Jay-Z & Kanye West – Gotta Have It; Watch The Throne

Producer: The Neptunes

Sample: James Brown – My Thang [Link]; James Brown – Don’t Tell A Life About Me and I Won’t Tell A Truth About You [Link]; James Brown – I’m Greedy Man [Link]; James Brown – People Get Up And Drive Your Funky Soul [Link]; Harry Gregson-Williams – The Temple [Link]

Best hip-hop album intro of the year. Love how this song has already made its way into other realms of pop culture — played at Oracle Arena during the Clippers-Warriors game, and in the commercial for the new Denzel movie that I don’t know the name of.

Jay-Z & Kanye West – No Church In The Wild; Watch The Throne

Producer: 88-Keys, Kanye West & Mike Dean

Samples: Spooky Tooth – Sunshine Help Me [Link]; Phil Manzanera – K Scope [Link]; James Brown – Don’t Tell A Life About Me and I Won’t Tell A Truth About You [Link]

James Brown – Talking Loud and Saying Nothing; There It Is


James Brown – Get On The Good Foot; Get On The Good Foot

Producer: James Brown

Stand!(out) Protest Songs

Per Bomani Jones’ twitter, the link for Time Magazine’s top 10 protest songs came across my timeline. Their list, in my opinion, was decent at best (Wayne’s “Georgia…Bush” was included, but no Public Enemy, Gil Scott-Heron, etc? Ok…). Bomani followed up shortly after Time’s was revealed with a list of his own, which sparked me to think about my own litany of great protest records (which had been on my mind anyway, especially given the “Occupy Wall Street” movement that’s currently underway and seemingly gaining momentum.) Thus, here are a handful of tracks (12 of them, I think) that explicitly speak on various injustices in the world: racism, classism, lynching, oppression, police brutality, Black on Black crime, etc.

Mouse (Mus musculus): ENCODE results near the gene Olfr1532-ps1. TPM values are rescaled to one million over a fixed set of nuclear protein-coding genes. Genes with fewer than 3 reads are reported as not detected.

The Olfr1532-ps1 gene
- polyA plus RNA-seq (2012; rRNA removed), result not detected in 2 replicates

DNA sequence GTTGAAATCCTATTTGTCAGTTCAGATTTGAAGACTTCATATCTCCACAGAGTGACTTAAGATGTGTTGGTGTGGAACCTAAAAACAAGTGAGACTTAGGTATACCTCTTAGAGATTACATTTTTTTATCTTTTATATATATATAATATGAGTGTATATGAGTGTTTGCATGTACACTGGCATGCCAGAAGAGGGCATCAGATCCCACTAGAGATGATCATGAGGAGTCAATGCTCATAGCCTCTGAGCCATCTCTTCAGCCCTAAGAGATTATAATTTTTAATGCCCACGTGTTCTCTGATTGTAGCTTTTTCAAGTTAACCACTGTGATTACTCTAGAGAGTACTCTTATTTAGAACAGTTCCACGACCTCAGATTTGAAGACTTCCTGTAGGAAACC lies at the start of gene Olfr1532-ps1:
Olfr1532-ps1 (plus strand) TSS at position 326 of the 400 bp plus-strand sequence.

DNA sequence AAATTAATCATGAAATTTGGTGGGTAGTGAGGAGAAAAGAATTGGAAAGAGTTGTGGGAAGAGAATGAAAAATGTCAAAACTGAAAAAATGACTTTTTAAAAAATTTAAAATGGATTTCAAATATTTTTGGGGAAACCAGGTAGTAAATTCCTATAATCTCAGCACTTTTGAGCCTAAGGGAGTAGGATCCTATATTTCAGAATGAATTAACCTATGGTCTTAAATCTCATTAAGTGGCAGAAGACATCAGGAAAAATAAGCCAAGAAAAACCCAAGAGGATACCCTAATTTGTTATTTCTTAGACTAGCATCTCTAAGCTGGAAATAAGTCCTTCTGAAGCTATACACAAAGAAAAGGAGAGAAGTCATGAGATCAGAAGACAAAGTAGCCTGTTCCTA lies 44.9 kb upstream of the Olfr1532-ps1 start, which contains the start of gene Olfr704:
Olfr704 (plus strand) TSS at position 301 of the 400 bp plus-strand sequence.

(I stuck to what I know: hip-hop, soul, jazz, funk and R&B, so don’t shoot me for not having any rock tunes [namely the Bob Dylan joints]. It’d be blasphemy if I tried to include them as if I had a true extensive knowledge of the genre.

After “War”, the list goes in alphabetical order.)

This video is an event of its own.

Edwin Starr – War; War & Peace

Producer: Norman Whitfield

Billie Holiday – Strange Fruit

Bob Marley – Get Up Stand Up; Burnin’

Producer: Chris Blackwell & The Wailers

Gil Scott-Heron – The Revolution Will Not Be Televised; Small Talk At 125th and Lenox

Producer: Bob Thiele

James Brown – Say It Loud, I’m Black and I’m Proud;¬†Say It Loud, I’m Black and I’m Proud

Producer: James Brown

Marvin Gaye – What’s Going On; What’s Going On

Producer: Marvin Gaye

N. W.A. – F*** Tha Police; Straight Outta Compton

Producer: Dr. Dre & DJ Yella

Public Enemy – Fight The Power; Fear Of A Black Planet

Producer: The Bomb Squad

Stevie Wonder: Living For The City; Innervisions

Producer: Stevie Wonder

“It’s time for us to stop and redefine Black Power”¬†

Jay-Z & Kanye West – Murder To Excellence; Watch The Throne

Producer: Swizz Beatz (Murder) & S1 (Excellence)

This could have very easily been “Everyday People,” too, which was also on this album.

Sly & The Family Stone – Stand!; Stand!

Producer: Sly Stone

James Brown – The Boss; Black Caesar

Producer: James Brown